Homeopathic medicines are potentized (diluted and vigorously shaken) beyond the point of containing any molecules of the original substance, yet medicinal qualities are retained and passed on to the patient. Remedy selection is individualized, based on the pattern of symptoms that the mother exhibits. In order to correctly choose the right homeopathic remedy, the prescriber (whether it’s the mother, her spouse, midwife or physician) must be able to elicit the small, but characteristic, details of the chief complaint. Seemingly unrelated mental, emotional or physical symptoms may also be important in pointing to the correct remedy.
A woman needing the remedy Pulsatilla, for example, may be unusually weepy and emotionally changeable while simultaneously experiencing morning sickness. Factors that modify the main complaint are also noteworthy. Leg cramps made better by warm applications point to homeopathic Magnesium phosphate as the cure, while hemorrhoids made worse from standing suggest the remedy Sulphur. In homeopathy, the peculiar and characteristic symptoms guide the way to successful treatment. The name of the illness or diagnostic category (which is all-important in mainstream medical prescribing) is insufficient to make a homeopathic prescription.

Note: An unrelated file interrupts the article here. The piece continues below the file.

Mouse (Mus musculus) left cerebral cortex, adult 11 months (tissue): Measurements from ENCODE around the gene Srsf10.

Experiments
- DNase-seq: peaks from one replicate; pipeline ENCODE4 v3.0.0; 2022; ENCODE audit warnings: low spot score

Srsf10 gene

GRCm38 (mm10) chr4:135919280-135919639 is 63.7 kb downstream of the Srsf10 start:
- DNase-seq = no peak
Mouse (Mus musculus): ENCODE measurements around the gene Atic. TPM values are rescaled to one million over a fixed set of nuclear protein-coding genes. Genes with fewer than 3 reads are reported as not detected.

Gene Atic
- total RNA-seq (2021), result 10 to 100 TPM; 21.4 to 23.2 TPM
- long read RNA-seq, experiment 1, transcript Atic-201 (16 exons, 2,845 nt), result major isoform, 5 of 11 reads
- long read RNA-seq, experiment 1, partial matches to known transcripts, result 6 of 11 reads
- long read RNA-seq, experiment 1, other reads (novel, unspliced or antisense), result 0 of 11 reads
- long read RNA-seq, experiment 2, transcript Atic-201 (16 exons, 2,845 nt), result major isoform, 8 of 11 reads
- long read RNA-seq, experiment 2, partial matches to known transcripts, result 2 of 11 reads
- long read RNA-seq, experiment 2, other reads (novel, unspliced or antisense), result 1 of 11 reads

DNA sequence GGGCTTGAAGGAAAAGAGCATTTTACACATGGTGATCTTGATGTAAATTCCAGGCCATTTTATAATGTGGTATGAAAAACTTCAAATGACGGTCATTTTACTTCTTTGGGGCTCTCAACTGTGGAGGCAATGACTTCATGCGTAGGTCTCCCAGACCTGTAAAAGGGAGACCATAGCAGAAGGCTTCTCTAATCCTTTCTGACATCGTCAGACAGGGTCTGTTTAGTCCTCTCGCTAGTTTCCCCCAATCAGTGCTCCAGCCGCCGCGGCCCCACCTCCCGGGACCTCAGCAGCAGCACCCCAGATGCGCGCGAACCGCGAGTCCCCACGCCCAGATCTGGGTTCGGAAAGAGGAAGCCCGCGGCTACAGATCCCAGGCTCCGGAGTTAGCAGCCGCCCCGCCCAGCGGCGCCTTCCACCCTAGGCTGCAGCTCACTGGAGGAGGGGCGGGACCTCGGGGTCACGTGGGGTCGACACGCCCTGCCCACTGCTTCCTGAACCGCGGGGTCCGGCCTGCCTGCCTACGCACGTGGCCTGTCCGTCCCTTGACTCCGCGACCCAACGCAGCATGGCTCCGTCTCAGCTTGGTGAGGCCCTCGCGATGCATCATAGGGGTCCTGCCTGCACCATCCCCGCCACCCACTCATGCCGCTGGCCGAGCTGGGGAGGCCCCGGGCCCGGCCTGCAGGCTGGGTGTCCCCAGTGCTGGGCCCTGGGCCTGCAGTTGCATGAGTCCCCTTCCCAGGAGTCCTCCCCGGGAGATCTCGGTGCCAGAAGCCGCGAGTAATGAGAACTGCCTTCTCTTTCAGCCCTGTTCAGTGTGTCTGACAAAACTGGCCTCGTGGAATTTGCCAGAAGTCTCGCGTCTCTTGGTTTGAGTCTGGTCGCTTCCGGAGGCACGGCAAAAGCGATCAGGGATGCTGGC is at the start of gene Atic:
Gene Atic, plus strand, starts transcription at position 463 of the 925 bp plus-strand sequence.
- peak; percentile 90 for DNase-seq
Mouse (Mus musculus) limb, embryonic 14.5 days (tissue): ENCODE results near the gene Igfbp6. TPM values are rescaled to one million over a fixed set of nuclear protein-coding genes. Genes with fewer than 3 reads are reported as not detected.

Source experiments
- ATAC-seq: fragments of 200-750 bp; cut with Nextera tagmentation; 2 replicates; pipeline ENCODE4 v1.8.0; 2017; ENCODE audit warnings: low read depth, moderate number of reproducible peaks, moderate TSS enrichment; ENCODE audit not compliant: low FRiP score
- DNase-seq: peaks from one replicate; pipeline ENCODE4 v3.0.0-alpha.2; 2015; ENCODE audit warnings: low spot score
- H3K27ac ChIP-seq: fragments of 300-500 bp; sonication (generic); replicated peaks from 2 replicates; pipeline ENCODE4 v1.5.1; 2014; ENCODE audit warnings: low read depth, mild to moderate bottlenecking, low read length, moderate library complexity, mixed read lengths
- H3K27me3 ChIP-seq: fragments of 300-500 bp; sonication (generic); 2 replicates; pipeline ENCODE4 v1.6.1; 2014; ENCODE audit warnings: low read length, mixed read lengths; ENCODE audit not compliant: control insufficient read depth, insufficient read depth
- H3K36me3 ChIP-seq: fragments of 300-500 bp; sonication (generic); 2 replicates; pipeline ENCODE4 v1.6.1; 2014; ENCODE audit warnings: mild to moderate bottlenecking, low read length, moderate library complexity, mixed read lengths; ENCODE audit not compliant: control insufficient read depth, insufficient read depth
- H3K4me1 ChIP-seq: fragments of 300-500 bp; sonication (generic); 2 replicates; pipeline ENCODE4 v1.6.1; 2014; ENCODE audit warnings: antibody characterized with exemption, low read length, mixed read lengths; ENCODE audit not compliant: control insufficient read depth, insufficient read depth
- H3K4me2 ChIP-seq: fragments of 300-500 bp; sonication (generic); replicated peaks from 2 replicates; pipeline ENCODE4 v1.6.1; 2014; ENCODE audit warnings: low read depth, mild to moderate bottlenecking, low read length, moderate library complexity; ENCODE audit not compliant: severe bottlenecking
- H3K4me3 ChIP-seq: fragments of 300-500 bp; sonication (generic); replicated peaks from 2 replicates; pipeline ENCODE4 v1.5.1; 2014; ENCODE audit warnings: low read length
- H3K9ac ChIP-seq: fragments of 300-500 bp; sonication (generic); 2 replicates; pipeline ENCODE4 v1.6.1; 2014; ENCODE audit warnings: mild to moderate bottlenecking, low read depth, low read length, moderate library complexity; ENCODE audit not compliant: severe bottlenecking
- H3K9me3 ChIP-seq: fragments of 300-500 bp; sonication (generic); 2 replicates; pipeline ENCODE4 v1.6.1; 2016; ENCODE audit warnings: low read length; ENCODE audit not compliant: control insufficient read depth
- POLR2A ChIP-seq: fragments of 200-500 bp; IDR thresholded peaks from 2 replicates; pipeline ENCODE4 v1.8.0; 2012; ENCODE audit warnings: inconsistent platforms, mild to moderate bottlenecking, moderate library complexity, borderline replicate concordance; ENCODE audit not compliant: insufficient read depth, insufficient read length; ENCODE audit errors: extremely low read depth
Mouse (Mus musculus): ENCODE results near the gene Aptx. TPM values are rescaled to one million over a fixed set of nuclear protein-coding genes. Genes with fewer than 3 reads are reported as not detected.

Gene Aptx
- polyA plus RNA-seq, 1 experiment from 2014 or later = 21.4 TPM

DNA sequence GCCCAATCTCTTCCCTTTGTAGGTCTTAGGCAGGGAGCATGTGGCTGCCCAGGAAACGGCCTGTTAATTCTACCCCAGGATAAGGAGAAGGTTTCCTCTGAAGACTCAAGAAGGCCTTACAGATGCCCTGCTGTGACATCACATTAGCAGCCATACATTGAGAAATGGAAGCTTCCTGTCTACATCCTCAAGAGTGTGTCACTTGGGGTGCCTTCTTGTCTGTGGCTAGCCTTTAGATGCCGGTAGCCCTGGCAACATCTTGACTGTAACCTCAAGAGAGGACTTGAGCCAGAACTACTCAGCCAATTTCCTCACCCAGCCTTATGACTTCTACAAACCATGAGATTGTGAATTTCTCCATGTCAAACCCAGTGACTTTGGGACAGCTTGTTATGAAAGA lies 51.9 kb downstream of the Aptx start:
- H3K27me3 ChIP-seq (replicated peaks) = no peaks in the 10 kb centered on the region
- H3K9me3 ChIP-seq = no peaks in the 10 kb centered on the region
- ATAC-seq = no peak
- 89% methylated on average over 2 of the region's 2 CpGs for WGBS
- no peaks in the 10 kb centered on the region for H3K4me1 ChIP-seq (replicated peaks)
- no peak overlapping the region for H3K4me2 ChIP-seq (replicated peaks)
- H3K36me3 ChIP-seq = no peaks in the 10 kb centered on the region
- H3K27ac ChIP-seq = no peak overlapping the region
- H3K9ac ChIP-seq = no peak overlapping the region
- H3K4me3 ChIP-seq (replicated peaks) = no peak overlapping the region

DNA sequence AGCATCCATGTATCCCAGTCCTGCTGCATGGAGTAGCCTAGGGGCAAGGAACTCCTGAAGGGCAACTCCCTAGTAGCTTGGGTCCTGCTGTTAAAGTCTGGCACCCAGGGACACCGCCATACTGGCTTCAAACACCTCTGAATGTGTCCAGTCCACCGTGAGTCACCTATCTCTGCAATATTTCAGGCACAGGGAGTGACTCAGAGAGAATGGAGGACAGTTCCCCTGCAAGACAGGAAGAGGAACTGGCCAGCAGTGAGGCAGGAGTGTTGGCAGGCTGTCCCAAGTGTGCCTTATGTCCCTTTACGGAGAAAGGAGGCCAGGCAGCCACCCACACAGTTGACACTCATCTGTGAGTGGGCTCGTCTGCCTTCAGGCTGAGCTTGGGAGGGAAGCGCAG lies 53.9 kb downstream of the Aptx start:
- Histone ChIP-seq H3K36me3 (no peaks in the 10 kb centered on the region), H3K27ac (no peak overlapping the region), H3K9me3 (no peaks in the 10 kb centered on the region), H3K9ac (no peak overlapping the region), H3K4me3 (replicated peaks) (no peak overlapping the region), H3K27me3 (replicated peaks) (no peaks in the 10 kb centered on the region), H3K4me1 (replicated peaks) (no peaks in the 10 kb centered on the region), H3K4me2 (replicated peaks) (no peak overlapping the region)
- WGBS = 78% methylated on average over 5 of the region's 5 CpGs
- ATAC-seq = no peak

Hyperemesis gravidarum got the name “morning sickness” because, in most cases, the nausea appears upon arising in the morning and improves as the day goes on. Some women experience nausea and vomiting that lasts the entire day. Others only suffer in the evenings. In homeopathy, these time distinctions are important in differentiating among possible remedies.
Homeopathic Ipecac can bring relief if the nausea is constant and not relieved even after vomiting. The nausea is accompanied by excessive salivation and the woman feels worse when lying down.
A Colchicum case is characterized by extreme sensitivity to the smell, sight or even thought of food. These women may have strong food cravings but, when they try to eat the food they desire, they are overcome with nausea.